STP1557

    Tennessee Lime-Fly Ash-Stabilized Base Using a High Loss-on-Ignition Fly Ash

    Published: Oct 2012


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    Abstract

    The objective of the research was to determine if fly ash not meeting ASTM C618 can be used successfully in an aggregate-lime fly ash-stabilized base course (ALFASB). The Tennessee Dept. of Transportation (TDOT) Specification 312 for ALFASB includes hydrated lime, fly ash, and TDOT grading C limestone in percentages by dry weight of the total mix of 3.5, 11, and 85.5, respectively. The moisture content of the mix was determined by AASHTO T99. Hydrated lime is required to meet ASTM C977. Fly ash is required to meet ASTM C593 with several exceptions. TDOT grading C limestone was produced by blending No. 57 and limestone screenings. TDOT 312 requires an average compressive strength of 6.5-MPa (950-psi) for three specimens and no individual compressive strength less than 5.5-MPa (800-psi) after 28 days of curing at 37.8°C (100°F). Two different fly ashes were obtained: the control had a loss-on-ignition (LOI) of 1.6 %; the variable had an LOI of 8 %. Twenty-four (8 × 3) compressive strength specimens were fabricated for each set of materials. The only differences were fly ash and optimum moisture contents. The average compressive strength and coefficient of variation were 8.71-MPa (1263-psi) and 5.7 % for the control and 8.41-MPa (1219-psi) and 3.2 % for the variable, respectively. Each individual specimen met the compressive strength requirement for each fly ash. Sixteen (8 × 2) modulus of elasticity specimens were fabricated for each set of materials. The average static modulus of elasticity (estimated with ASTM C469) was 20.68-GPa (3000-ksi) and 15.81-GPa (2294-ksi) for the control and variable, respectively. These results indicate that a very high LOI fly ash can be useful as a stabilizing agent when used in combination with hydrated lime.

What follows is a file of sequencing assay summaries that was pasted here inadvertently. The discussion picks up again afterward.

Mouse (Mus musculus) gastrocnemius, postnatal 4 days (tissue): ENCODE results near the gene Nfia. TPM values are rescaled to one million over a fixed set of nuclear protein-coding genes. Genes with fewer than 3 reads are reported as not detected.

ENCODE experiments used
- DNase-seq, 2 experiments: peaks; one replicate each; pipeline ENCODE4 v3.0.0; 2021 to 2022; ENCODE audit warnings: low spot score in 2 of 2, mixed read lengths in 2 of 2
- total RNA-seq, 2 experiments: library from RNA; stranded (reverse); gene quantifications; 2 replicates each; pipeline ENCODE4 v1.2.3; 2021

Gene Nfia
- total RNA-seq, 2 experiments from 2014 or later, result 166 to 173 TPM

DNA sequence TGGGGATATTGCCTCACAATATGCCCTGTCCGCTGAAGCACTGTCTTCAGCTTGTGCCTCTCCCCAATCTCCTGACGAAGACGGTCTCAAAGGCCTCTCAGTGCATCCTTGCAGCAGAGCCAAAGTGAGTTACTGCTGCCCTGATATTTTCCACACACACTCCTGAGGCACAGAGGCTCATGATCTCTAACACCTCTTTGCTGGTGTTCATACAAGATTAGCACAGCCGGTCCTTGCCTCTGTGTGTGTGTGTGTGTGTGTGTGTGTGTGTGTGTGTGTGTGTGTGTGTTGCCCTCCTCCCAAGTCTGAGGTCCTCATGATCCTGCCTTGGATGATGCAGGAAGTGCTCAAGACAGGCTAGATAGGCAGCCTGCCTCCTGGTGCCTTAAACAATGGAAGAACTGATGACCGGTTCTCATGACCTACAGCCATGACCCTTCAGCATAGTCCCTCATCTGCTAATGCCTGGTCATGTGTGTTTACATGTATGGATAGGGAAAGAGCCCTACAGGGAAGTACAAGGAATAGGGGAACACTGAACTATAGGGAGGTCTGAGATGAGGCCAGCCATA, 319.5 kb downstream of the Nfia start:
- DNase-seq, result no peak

Keywords:

    hydrated lime, fly ash, compression testing, soil stabilization


    Author Information:

    Crouch, L. K.
    P.E. Professor, Dept. of Civil and Environmental Engineering, Tennessee Technological Univ., Cookeville, Tennessee

    Dillon, Sarah
    Graduate Research Assistant, Dept. of Civil and Environmental Engineering, Tennessee Technological Univ., Cookeville, Tennessee

    Knight, Marcus L.
    Assistant Professor, Dept. of Concrete Industry Management, Middle Tennessee State Univ., Murfressboro, Tennesee


    Paper ID: STP104326

    Committee/Subcommittee: C07.05

    DOI: 10.1520/STP104326


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